• Be absolutely passionate about the problem you are solving and what impact it can have on society.
  • Make sure your team reflects the values and vision of the company and what you are building. Team is everything.
  • Do the legwork to make sure you’re solving a real problem. Talk to people!
  • Figure out how to make your company sustainable — albeit hard work, it’s easier to solve big issues if you know your business model will sustain and scale.
  • As a social entrepreneur, you have to realize you’re going to solve really hard problems. Don’t shy away from doing something because it’s tough. Hard problems are worth solving.

If you could give prospective social entrepreneurs 2 pieces of advice, what would those be?


  • Know at the end of the day that you’re only human. I get it, the journey of the entrepreneur can feel lonely. There will be days that are incredibly difficult and it feels like you’re trying to balance so many aspects of your work life, team dynamic, and personal issues. Figure out how you can take a break and be kind to yourself when there are so many things going on at once. Do you have a team member you can lean on a bit in that difficult moment? How can you share your vulnerabilities in a way that pushes you and your business forward? Who can you depend on in your support network when you feel a little low?
  • They’re called hard problems because they’re difficult to solve. That sentence is clearly redundant, but for good reason. I think social entrepreneurs tend to get so frustrated at the complex problems they are solving, because there are so many facets — potentially economic, political, societal, etc. But we need to remember that we chose to work on something that is really hard because we believe that we have an opportunity to make a positive fundamental change. If it were easy, I would wonder if we are really going to make a lasting impact or just put a bandaid over the issue.

OmniVis has been raising capital to accelerate our go-to-market efforts.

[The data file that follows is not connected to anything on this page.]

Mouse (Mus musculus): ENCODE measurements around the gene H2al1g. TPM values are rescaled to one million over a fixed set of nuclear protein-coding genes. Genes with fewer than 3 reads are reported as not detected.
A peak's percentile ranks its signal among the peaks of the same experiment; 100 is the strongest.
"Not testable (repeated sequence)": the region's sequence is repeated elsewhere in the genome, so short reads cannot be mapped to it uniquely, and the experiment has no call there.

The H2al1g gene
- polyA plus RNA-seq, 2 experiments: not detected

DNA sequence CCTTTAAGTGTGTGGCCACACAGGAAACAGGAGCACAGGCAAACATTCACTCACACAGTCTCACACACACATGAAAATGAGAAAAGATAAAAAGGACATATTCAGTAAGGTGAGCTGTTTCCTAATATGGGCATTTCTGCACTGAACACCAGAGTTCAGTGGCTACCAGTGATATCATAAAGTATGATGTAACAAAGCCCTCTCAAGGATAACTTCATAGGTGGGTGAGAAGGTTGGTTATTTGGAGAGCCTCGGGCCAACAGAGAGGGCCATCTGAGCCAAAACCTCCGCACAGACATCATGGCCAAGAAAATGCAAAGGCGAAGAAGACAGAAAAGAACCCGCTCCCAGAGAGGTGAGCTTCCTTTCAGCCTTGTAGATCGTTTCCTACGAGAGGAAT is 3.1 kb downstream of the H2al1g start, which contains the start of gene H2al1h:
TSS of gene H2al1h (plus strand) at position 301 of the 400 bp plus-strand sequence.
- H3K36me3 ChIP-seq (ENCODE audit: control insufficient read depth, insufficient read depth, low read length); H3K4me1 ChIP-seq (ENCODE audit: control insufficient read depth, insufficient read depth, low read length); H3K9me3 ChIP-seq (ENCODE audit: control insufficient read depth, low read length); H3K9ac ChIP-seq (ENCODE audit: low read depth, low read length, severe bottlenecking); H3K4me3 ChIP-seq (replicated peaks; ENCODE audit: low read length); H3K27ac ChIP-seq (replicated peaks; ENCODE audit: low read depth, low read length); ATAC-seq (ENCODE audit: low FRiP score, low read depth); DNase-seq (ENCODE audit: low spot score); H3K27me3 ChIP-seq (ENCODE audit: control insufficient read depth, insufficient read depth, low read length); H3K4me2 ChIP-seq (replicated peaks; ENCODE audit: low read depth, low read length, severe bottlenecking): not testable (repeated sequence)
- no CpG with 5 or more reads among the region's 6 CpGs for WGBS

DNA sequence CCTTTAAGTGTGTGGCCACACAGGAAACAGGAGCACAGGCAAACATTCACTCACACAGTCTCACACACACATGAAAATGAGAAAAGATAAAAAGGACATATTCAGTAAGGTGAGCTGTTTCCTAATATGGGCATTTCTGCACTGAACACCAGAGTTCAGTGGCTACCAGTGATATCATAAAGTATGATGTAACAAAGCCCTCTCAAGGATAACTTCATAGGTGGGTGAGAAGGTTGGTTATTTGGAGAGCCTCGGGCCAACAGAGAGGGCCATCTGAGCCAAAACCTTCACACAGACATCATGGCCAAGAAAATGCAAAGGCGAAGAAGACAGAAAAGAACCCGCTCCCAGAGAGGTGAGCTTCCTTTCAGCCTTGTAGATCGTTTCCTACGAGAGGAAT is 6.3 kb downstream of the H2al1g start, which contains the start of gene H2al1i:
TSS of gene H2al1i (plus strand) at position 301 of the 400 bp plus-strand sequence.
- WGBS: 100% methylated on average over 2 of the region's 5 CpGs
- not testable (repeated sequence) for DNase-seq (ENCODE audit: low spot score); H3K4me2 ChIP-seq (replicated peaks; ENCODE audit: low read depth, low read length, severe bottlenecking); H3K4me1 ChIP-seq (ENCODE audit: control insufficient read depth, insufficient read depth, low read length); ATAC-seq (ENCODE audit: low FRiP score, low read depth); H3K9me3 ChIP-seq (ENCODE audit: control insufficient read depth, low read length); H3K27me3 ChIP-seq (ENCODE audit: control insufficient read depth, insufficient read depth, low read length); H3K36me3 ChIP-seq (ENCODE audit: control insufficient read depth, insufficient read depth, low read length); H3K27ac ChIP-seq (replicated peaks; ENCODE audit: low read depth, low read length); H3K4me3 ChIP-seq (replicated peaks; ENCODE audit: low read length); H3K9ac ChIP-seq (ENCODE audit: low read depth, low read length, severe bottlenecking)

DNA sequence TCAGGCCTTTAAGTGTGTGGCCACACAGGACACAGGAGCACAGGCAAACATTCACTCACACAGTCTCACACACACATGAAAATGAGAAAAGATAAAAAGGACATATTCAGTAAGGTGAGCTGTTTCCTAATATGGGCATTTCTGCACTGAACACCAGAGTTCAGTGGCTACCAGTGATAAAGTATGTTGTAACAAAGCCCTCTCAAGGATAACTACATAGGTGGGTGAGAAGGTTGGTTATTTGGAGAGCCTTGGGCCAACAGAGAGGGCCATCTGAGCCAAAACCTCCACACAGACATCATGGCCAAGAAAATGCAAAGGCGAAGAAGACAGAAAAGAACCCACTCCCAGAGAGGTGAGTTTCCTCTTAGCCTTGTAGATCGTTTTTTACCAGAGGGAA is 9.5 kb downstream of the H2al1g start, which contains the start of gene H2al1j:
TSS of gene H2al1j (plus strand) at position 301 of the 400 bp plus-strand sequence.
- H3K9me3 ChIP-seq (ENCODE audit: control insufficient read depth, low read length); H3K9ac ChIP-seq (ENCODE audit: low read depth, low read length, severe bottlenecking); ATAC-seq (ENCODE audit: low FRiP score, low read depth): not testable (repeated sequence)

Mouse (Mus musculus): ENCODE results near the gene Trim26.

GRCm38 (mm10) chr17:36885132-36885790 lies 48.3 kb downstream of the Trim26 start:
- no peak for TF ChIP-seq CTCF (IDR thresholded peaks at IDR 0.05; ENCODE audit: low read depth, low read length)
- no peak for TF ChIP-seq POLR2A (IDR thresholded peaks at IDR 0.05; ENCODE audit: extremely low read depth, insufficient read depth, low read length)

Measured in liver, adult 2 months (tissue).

Why does OmniVis consider impact investors to partner with the company?
Michelle: OmniVis is seeking value-aligned investors who believe and back the OmniVis mission: to equip communities around the globe with the power and knowledge to protect their health. Impact investors naturally have an alignment with OmniVis’ focus because saving lives is what drives us forward together in an investor-entrepreneurship relationship.

What do you think are the potential disadvantages of working with impact investors?
Michelle: As a for-profit social enterprise, OmniVis strives to hit KPIs in more areas than one. While keeping an eye on impact metrics, it’s also necessary to have a sustainable, profitable business model. For an early-stage startup, focus is key. Therefore, one potential disadvantage of working with impact investors is the tendency to be pulled in multiple directions.

How do you prepare for these meetings?
Michelle: As the Finance Manager, I study lots of figures (burn rate, runway, revenue forecasts, COGs, etc.) before a call with an investor. I also stay up-to-date on outbreaks and keep a pulse on the spread of COVID-19.
Katherine: Additionally, Michelle and I will brainstorm potential questions that individuals may ask in the meeting and prepare by thinking them through. As a CEO, I also practice different pitches and storylines that would be of interest to the audience. We want to make sure people are as passionate as we are about the problems we are solving.

Why is OmniVis a good fit for impact investment?
Michelle: OmniVis wants to enable better health outcomes for communities around the globe by providing technologies that are rapid and require no scientific knowledge to operate. Impact investors intend to generate positive, measurable impact as well as a financial return, which aligns with OmniVis’ position at the intersection of profit and purpose.

Katherine: To Michelle’s point, OmniVis has a double-bottom line of profit and purpose. We combine social entrepreneurship with Medtech and want to create business models and product solutions that can have a real impact on proactive medical care.

Thank you Katherine and Michelle for your time!

Want to learn more about OmniVis and our focus on MedTech and social entrepreneurship? Contact Lotte Vandewalle (lotte@omnivistech.com) with any questions or inquiries.